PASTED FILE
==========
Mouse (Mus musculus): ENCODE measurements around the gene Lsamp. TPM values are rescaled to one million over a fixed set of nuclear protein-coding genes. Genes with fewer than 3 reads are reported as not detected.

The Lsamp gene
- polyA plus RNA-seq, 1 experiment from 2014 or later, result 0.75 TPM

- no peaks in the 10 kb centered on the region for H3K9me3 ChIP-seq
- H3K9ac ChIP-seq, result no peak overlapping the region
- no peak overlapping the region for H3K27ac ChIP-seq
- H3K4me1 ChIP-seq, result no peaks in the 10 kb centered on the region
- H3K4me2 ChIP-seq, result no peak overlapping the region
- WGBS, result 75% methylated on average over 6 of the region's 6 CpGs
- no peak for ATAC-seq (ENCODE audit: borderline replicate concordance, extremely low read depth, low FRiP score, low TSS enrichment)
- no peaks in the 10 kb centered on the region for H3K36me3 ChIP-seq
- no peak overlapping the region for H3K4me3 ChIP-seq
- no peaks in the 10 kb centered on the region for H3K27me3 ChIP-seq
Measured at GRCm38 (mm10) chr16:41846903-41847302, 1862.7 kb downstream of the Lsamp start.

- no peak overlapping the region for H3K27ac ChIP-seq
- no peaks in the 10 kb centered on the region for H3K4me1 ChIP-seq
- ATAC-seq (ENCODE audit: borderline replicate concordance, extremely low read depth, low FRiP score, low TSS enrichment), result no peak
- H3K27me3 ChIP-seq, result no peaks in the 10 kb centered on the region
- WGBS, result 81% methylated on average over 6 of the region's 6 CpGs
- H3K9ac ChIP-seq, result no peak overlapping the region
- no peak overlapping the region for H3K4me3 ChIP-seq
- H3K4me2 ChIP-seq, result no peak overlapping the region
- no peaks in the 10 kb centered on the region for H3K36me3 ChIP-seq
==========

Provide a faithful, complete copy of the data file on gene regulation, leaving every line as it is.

Mouse (Mus musculus): ENCODE measurements around the gene Lsamp. TPM values are rescaled to one million over a fixed set of nuclear protein-coding genes. Genes with fewer than 3 reads are reported as not detected.

The Lsamp gene
- polyA plus RNA-seq, 1 experiment from 2014 or later, result 0.75 TPM

- no peaks in the 10 kb centered on the region for H3K9me3 ChIP-seq
- H3K9ac ChIP-seq, result no peak overlapping the region
- no peak overlapping the region for H3K27ac ChIP-seq
- H3K4me1 ChIP-seq, result no peaks in the 10 kb centered on the region
- H3K4me2 ChIP-seq, result no peak overlapping the region
- WGBS, result 75% methylated on average over 6 of the region's 6 CpGs
- no peak for ATAC-seq (ENCODE audit: borderline replicate concordance, extremely low read depth, low FRiP score, low TSS enrichment)
- no peaks in the 10 kb centered on the region for H3K36me3 ChIP-seq
- no peak overlapping the region for H3K4me3 ChIP-seq
- no peaks in the 10 kb centered on the region for H3K27me3 ChIP-seq
Measured at GRCm38 (mm10) chr16:41846903-41847302, 1862.7 kb downstream of the Lsamp start.

- no peak overlapping the region for H3K27ac ChIP-seq
- no peaks in the 10 kb centered on the region for H3K4me1 ChIP-seq
- ATAC-seq (ENCODE audit: borderline replicate concordance, extremely low read depth, low FRiP score, low TSS enrichment), result no peak
- H3K27me3 ChIP-seq, result no peaks in the 10 kb centered on the region
- WGBS, result 81% methylated on average over 6 of the region's 6 CpGs
- H3K9ac ChIP-seq, result no peak overlapping the region
- no peak overlapping the region for H3K4me3 ChIP-seq
- H3K4me2 ChIP-seq, result no peak overlapping the region
- no peaks in the 10 kb centered on the region for H3K36me3 ChIP-seq